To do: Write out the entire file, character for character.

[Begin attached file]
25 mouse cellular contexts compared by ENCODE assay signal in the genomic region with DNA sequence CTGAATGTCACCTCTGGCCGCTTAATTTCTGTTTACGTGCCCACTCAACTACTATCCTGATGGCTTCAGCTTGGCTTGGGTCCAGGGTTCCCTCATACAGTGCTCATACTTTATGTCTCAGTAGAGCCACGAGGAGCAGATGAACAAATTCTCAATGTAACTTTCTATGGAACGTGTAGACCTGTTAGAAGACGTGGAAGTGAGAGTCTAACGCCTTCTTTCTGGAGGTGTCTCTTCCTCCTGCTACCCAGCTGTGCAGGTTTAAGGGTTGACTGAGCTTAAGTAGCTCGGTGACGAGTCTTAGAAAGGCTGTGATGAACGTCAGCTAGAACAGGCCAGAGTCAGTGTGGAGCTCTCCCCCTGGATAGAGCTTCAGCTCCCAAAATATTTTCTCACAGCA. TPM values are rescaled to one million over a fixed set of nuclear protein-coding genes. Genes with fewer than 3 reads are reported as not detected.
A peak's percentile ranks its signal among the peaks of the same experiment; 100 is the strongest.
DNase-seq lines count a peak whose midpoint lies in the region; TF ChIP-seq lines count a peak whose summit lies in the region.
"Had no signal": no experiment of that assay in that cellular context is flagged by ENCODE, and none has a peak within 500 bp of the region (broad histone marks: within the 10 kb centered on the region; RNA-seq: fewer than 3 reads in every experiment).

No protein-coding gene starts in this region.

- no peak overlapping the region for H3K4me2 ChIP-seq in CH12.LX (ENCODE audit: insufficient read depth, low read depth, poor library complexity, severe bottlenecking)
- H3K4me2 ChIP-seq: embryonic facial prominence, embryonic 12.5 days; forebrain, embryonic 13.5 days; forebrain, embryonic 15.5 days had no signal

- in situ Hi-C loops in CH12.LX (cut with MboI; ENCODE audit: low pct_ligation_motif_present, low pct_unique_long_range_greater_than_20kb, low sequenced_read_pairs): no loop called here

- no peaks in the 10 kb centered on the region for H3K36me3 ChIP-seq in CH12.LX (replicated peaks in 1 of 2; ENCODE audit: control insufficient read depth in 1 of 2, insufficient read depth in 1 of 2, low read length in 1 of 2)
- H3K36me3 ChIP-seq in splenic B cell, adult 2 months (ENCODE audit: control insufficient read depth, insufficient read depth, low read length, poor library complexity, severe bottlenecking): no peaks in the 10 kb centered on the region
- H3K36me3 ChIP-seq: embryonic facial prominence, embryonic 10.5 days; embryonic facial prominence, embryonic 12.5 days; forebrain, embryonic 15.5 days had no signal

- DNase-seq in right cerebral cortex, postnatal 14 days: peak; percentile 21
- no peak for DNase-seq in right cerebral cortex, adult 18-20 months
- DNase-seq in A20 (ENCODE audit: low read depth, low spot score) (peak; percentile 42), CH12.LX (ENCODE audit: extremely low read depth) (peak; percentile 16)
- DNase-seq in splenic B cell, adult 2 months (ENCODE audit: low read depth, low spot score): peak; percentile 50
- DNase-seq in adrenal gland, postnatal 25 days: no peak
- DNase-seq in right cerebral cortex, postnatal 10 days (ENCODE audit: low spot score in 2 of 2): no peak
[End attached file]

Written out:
25 mouse cellular contexts compared by ENCODE assay signal in the genomic region with DNA sequence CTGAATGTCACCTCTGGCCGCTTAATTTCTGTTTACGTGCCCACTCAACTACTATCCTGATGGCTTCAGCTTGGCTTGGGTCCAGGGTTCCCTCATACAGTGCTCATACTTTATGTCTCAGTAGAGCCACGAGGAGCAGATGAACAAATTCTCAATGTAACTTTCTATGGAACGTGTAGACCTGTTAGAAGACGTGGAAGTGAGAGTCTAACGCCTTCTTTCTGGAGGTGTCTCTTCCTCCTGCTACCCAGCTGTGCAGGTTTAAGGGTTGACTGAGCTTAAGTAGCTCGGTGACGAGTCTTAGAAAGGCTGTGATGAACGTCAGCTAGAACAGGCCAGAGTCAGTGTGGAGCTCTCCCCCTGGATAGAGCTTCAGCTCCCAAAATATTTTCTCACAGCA. TPM values are rescaled to one million over a fixed set of nuclear protein-coding genes. Genes with fewer than 3 reads are reported as not detected.
A peak's percentile ranks its signal among the peaks of the same experiment; 100 is the strongest.
DNase-seq lines count a peak whose midpoint lies in the region; TF ChIP-seq lines count a peak whose summit lies in the region.
"Had no signal": no experiment of that assay in that cellular context is flagged by ENCODE, and none has a peak within 500 bp of the region (broad histone marks: within the 10 kb centered on the region; RNA-seq: fewer than 3 reads in every experiment).

No protein-coding gene starts in this region.

- no peak overlapping the region for H3K4me2 ChIP-seq in CH12.LX (ENCODE audit: insufficient read depth, low read depth, poor library complexity, severe bottlenecking)
- H3K4me2 ChIP-seq: embryonic facial prominence, embryonic 12.5 days; forebrain, embryonic 13.5 days; forebrain, embryonic 15.5 days had no signal

- in situ Hi-C loops in CH12.LX (cut with MboI; ENCODE audit: low pct_ligation_motif_present, low pct_unique_long_range_greater_than_20kb, low sequenced_read_pairs): no loop called here

- no peaks in the 10 kb centered on the region for H3K36me3 ChIP-seq in CH12.LX (replicated peaks in 1 of 2; ENCODE audit: control insufficient read depth in 1 of 2, insufficient read depth in 1 of 2, low read length in 1 of 2)
- H3K36me3 ChIP-seq in splenic B cell, adult 2 months (ENCODE audit: control insufficient read depth, insufficient read depth, low read length, poor library complexity, severe bottlenecking): no peaks in the 10 kb centered on the region
- H3K36me3 ChIP-seq: embryonic facial prominence, embryonic 10.5 days; embryonic facial prominence, embryonic 12.5 days; forebrain, embryonic 15.5 days had no signal

- DNase-seq in right cerebral cortex, postnatal 14 days: peak; percentile 21
- no peak for DNase-seq in right cerebral cortex, adult 18-20 months
- DNase-seq in A20 (ENCODE audit: low read depth, low spot score) (peak; percentile 42), CH12.LX (ENCODE audit: extremely low read depth) (peak; percentile 16)
- DNase-seq in splenic B cell, adult 2 months (ENCODE audit: low read depth, low spot score): peak; percentile 50
- DNase-seq in adrenal gland, postnatal 25 days: no peak
- DNase-seq in right cerebral cortex, postnatal 10 days (ENCODE audit: low spot score in 2 of 2): no peak